It's about leaving the people and places that your life touches better off than before you came in contact with them. In this instance, it just so happens that a child is the beneficiary of an act of kindness.

More often than not, it eventually circles back to you. If you're lucky, you might receive Orgasmatron138's "Bonus 2". And if you're really lucky someone might do something kind for your child (if you have one) or someone you care about.

It's pretty simple, actually.
 
2012-04-27 12:33:42 PM  

StrangeQ: fonebone77: Once again, someone making the mistake of thinking we care about the kid at all. There is no pleasure taken in making the kid cry. For me, there is no pleasure in making another persons kid happy either. Kids are not special to me. If I saw a house burning down and went in to help people out, I'm helping the first person I see, whether its a kid or not. I'm not going to leave the adult dying on the floor because there might be kids around. If I had my own kids they'd be special to me, but I wouldn't expect anyone else to care about them. I see people complaining about "precious snowflakes" on here all the time, but it seems to me like you just want to perpetuate it.

And yet another example of why this country is going to hell. Do you farking forget that you were a kid once, too? No, you'd rather just be a bitter and angry asshole that wants those kids and their breeder parents to be as miserable as you are. Doesn't ever occur to you that raising kids surrounded by bitter and angry assholes will just end up bringing around a whole new generation of bitter and angry assholes?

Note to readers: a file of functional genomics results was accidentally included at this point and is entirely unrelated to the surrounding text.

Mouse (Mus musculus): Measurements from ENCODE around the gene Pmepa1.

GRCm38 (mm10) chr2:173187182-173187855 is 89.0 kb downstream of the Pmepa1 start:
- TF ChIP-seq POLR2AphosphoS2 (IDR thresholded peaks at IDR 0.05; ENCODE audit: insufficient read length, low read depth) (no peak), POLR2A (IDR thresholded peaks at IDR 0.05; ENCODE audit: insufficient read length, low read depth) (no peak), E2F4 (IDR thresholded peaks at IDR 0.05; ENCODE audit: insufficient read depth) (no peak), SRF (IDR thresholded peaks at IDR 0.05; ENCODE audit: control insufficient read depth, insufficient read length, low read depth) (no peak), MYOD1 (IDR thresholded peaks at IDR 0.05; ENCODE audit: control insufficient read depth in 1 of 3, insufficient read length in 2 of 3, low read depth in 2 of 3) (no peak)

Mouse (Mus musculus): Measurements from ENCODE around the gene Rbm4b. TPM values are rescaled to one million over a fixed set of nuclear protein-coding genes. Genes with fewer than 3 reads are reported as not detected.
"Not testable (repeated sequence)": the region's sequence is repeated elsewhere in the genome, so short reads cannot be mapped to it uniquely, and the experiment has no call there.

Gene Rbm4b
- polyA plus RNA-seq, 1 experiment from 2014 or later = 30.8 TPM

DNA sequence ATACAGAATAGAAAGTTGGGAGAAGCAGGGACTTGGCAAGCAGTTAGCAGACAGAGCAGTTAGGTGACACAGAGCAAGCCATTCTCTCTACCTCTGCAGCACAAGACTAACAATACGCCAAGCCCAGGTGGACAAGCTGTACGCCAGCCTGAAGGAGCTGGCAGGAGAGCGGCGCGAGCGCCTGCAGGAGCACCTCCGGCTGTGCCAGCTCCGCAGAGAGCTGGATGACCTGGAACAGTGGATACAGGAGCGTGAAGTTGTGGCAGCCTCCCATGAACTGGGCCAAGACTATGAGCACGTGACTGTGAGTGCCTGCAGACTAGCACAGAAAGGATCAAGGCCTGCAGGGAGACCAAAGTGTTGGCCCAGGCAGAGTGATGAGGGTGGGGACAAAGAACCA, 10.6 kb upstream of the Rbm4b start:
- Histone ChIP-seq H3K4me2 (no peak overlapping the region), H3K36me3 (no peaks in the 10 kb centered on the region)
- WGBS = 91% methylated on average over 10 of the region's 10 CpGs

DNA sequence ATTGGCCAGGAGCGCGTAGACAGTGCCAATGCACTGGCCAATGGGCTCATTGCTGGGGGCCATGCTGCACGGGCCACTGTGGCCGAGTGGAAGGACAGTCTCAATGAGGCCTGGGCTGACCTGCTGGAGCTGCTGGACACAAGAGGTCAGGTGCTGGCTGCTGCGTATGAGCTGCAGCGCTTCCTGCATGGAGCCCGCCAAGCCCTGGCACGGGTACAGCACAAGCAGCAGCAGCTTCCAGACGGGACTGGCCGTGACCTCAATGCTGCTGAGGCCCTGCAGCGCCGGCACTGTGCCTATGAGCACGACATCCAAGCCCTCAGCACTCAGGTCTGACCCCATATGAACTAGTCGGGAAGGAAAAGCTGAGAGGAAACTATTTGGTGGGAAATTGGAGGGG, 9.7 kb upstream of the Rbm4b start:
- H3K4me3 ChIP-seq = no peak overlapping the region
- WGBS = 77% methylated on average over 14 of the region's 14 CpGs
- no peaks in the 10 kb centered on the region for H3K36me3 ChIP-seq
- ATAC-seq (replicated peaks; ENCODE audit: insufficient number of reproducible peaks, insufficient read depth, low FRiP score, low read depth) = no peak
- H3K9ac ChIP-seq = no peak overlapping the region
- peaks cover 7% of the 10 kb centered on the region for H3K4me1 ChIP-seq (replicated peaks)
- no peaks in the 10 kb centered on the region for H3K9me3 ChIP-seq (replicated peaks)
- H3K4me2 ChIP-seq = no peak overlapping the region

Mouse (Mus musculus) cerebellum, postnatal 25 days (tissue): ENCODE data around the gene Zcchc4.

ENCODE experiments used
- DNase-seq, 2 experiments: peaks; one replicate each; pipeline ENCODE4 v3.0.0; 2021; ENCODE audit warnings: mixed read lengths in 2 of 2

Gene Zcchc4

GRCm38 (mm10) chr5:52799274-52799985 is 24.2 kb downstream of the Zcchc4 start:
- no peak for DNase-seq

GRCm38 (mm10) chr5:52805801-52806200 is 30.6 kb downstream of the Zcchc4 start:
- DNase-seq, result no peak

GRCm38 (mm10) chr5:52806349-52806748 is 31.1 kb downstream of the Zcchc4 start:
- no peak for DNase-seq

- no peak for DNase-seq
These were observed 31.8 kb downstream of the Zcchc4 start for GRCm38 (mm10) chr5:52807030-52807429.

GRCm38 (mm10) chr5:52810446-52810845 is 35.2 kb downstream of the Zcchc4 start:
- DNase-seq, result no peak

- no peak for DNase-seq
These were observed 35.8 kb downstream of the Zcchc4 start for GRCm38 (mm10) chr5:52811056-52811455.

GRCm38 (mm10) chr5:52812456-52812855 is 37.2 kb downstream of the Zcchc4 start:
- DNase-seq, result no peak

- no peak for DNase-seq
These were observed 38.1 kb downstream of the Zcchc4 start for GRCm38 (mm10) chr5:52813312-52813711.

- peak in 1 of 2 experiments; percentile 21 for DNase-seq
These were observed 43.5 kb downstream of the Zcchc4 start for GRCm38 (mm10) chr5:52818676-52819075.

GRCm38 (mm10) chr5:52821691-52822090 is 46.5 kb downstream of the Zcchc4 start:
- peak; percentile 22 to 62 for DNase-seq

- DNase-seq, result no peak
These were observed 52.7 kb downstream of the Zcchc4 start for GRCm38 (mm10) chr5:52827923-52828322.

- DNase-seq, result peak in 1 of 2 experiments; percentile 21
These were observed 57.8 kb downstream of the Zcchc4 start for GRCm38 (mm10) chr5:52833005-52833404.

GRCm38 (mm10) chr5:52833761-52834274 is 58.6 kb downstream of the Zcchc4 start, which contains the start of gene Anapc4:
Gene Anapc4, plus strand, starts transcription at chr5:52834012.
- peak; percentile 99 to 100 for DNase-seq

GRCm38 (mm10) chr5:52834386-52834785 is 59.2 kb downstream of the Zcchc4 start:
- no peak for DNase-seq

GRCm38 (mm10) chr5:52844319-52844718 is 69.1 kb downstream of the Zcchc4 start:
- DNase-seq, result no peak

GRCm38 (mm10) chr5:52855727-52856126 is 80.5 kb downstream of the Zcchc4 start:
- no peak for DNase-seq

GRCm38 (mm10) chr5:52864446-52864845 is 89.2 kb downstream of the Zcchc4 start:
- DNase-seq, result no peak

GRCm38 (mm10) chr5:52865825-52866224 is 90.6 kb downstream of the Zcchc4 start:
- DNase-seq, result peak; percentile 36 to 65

Whatever, I guess that's better than the alternative of teaching kids the value of giving a fark about anyone other than yourself.


So if I don't "think of the chirren" i'm bitter and angry? Heh. I'm actually pretty happy in life. I don't have anything against parents or children. I just don't owe them anything. (they also don't owe me anything)
 
2012-04-27 12:36:39 PM  

srhp29: "We're trying to teach him he doesn't get everything all the time" when she declined to take the ball from them when they offered it AFTER realizing he was upset about the ball.

From the mother of the three year old boy. This faux outrage is pathetic. She also said the couple was very nice. The internet, giving morons a platform since the 1990's


Well, hell. The mother has more damn sense than half the people in this thread. Good for her. Now our national nightmare is finally over.
 
2012-04-27 12:47:39 PM  

bmfderek:

Or not a soul-less asshole from Dallas


The fan is from North Richland Hills, which is basically Ft. Worthless.
 
2012-04-27 12:48:16 PM  

4NTLRZ: It's not about a "little brat kid", "kerkuffle", "snow flake", "crotch fruit" or whatever label anyone wants to slap on the child being entitled to the ball. At least not to me. It's about doing something for someone else. It's about being kind to a total stranger. It's about making someone else happy. It's about putting positive energy out there.


Just to be clear, I never called this kid a "snowflake" or the even creepier "crotch fruit." I stand by "kerfuffle," though. And I totally agree about the positive energy thing. I just don't think it's at all clear that these people, in that moment, even knew the kid was crying about the ball. It's not even clear from the video whether the kid was crying before the ball was thrown or not. And that's us watching it frame-by-frame like the Zapruder film, not sitting there minding our own business. (And honestly, for me, part of minding my own business at any event like this would involve ignoring any nearby fidgety toddlers, unless they are more entertaining than the game.) So I can't really bring myself to label these people horrible monsters who are responsible for the downfall of society, based on what I saw.